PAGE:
Among the other victims of assaults who suffered as a direct result of discharging their journalistic duties have been Gomantak correspondents Vishal Kalangutkar and Ramnath Dessai, O Herald photographer Menino Afonso (in two different cases), Rashtramat executive editor Sitaram Tengse, Gomantak Times correspondents Freddy Dias and Edmund Antao, Maharashtra Times correspondent Suresh Kankonkar, Tarun Bharat correspondent Sunil Fatarpekar, O Heraldo photographer Joe D'Souza, O Heraldo editor Rajan Narayan and the Navhind Times photographer Joy Vaz.

Besides, PTI, Gomantak and Gomantak Times have also received threatening anonymous telephone calls in the course of their publishing reports on various issues.

In all these cases, there has either been absolutely no action or the action taken has been so half-hearted and diluted that it has been of no practical use.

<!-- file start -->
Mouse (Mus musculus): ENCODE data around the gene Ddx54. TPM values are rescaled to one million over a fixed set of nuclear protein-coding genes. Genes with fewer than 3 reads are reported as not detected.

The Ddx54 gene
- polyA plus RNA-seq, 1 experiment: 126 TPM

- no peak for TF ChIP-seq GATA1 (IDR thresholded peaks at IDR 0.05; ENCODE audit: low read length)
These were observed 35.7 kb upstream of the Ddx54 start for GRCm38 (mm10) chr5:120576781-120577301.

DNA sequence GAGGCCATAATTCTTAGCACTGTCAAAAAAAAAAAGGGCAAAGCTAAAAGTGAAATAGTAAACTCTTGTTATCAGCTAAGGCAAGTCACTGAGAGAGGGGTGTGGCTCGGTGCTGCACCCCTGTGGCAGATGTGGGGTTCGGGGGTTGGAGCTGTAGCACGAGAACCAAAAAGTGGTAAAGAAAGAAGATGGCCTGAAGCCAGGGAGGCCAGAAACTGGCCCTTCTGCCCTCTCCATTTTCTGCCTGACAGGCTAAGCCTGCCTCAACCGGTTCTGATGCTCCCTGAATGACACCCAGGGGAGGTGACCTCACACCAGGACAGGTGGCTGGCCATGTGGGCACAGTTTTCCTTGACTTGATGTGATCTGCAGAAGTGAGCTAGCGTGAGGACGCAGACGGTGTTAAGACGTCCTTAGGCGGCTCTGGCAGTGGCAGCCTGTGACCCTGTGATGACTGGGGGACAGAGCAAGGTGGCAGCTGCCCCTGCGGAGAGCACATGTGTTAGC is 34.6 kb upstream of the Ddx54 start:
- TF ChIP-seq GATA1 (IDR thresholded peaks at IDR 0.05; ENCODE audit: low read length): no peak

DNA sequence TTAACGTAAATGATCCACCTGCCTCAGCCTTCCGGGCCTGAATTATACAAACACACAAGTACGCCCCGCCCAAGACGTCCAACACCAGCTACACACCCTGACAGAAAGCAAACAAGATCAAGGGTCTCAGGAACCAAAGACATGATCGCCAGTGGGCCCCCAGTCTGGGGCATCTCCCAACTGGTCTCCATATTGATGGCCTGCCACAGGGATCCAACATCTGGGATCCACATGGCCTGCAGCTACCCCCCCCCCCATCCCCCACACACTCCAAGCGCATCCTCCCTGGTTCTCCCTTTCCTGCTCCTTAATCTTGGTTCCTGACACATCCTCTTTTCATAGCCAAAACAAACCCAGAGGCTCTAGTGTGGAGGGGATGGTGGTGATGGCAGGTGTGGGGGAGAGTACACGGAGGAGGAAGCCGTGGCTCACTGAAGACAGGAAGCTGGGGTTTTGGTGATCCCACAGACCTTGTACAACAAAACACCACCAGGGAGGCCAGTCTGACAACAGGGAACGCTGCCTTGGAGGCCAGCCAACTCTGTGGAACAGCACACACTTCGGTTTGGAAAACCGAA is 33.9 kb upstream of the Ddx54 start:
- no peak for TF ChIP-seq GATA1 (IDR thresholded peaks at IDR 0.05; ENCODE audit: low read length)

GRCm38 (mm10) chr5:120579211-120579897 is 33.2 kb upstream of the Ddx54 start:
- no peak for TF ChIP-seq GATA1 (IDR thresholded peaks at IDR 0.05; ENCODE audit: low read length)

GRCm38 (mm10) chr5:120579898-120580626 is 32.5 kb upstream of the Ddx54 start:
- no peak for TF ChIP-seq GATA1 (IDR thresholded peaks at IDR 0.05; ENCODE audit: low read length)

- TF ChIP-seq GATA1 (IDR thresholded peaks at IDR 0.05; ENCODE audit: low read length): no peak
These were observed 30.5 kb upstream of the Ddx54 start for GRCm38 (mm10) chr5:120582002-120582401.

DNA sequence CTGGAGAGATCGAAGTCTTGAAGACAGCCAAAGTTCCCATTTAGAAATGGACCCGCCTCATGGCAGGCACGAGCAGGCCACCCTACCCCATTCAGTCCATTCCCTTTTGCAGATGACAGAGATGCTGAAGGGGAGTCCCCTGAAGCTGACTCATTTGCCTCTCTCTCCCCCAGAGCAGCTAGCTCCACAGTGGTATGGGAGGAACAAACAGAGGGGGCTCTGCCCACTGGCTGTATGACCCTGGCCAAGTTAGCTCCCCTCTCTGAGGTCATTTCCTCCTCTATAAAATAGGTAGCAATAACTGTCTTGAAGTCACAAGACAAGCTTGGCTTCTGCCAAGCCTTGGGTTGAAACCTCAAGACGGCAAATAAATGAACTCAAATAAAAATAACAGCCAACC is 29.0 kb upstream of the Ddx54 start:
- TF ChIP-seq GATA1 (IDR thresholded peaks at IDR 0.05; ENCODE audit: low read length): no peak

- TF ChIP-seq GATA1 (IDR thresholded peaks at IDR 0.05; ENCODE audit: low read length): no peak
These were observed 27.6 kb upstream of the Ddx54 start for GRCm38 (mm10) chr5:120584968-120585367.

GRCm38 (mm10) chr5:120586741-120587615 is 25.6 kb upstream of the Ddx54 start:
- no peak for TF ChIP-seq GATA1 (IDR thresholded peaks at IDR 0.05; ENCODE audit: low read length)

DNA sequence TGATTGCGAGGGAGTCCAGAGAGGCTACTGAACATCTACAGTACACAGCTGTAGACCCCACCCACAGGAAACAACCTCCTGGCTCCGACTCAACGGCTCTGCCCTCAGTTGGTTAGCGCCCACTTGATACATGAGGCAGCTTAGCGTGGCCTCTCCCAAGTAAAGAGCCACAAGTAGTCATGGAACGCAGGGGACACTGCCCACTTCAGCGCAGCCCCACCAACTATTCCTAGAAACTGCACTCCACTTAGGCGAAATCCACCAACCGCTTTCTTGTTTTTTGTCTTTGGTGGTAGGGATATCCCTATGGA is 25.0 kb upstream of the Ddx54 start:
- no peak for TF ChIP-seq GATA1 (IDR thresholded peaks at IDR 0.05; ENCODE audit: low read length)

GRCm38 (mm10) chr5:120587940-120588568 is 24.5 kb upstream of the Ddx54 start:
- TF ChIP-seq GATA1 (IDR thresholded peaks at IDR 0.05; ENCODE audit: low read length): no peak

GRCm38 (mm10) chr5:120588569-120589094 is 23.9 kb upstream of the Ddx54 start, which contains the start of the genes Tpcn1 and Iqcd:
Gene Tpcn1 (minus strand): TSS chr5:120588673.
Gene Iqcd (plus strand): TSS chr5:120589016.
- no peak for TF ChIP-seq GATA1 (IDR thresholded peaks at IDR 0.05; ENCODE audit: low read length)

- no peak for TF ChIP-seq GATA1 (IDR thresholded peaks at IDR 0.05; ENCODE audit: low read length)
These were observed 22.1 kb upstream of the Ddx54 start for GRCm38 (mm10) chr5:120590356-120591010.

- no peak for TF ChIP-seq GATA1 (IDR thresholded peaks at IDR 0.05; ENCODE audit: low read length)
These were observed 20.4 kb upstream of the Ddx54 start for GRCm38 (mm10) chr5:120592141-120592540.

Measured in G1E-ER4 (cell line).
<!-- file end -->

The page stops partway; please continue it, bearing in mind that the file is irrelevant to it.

For instance, in the Joy Vaz case, the Collector of North Goa held an inquiry into the assault of the young photographer by a senior Police officer and other police personnel, in the presence of eye-witnesses. The Collector's report however concluded that there was insufficient evidence to press the charges, and the case was dropped.

After Menino Afonso was attacked, once again by policemen, GUJ tied up with the Department of Information and Publicity to issue armbands, for identification, to field journalists. This however, as inevitably it would when a careless bureaucracy is involved, backfired when armbands were sported by all and sundry, even departmental peons.

In the other cases, there has been no action taken to apprehend the culprits, and the only tangible official action noticed has been the provision of Police protection to Rajan Narayan and the offices of O Heraldo and Gomantak/Gomantak Times.